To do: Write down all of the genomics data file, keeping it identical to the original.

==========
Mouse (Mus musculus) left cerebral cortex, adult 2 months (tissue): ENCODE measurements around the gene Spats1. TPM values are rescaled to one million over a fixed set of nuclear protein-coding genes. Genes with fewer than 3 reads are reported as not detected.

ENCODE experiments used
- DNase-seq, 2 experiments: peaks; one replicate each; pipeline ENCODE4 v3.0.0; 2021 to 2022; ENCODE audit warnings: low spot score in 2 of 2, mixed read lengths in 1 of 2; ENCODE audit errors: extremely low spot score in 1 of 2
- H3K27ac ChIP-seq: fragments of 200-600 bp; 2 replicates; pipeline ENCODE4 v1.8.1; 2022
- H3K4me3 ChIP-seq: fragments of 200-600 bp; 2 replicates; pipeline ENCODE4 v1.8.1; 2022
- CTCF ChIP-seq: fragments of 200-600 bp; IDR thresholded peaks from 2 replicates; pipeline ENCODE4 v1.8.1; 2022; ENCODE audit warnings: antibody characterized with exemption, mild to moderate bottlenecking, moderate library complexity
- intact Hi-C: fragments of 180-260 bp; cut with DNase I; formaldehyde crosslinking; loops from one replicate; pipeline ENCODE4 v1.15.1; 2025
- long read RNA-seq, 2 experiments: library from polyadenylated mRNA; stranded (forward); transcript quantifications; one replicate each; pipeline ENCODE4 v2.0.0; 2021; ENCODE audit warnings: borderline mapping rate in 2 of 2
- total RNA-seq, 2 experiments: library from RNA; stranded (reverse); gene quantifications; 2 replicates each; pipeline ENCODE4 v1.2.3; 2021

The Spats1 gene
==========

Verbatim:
Mouse (Mus musculus) left cerebral cortex, adult 2 months (tissue): ENCODE measurements around the gene Spats1. TPM values are rescaled to one million over a fixed set of nuclear protein-coding genes. Genes with fewer than 3 reads are reported as not detected.

ENCODE experiments used
- DNase-seq, 2 experiments: peaks; one replicate each; pipeline ENCODE4 v3.0.0; 2021 to 2022; ENCODE audit warnings: low spot score in 2 of 2, mixed read lengths in 1 of 2; ENCODE audit errors: extremely low spot score in 1 of 2
- H3K27ac ChIP-seq: fragments of 200-600 bp; 2 replicates; pipeline ENCODE4 v1.8.1; 2022
- H3K4me3 ChIP-seq: fragments of 200-600 bp; 2 replicates; pipeline ENCODE4 v1.8.1; 2022
- CTCF ChIP-seq: fragments of 200-600 bp; IDR thresholded peaks from 2 replicates; pipeline ENCODE4 v1.8.1; 2022; ENCODE audit warnings: antibody characterized with exemption, mild to moderate bottlenecking, moderate library complexity
- intact Hi-C: fragments of 180-260 bp; cut with DNase I; formaldehyde crosslinking; loops from one replicate; pipeline ENCODE4 v1.15.1; 2025
- long read RNA-seq, 2 experiments: library from polyadenylated mRNA; stranded (forward); transcript quantifications; one replicate each; pipeline ENCODE4 v2.0.0; 2021; ENCODE audit warnings: borderline mapping rate in 2 of 2
- total RNA-seq, 2 experiments: library from RNA; stranded (reverse); gene quantifications; 2 replicates each; pipeline ENCODE4 v1.2.3; 2021

The Spats1 gene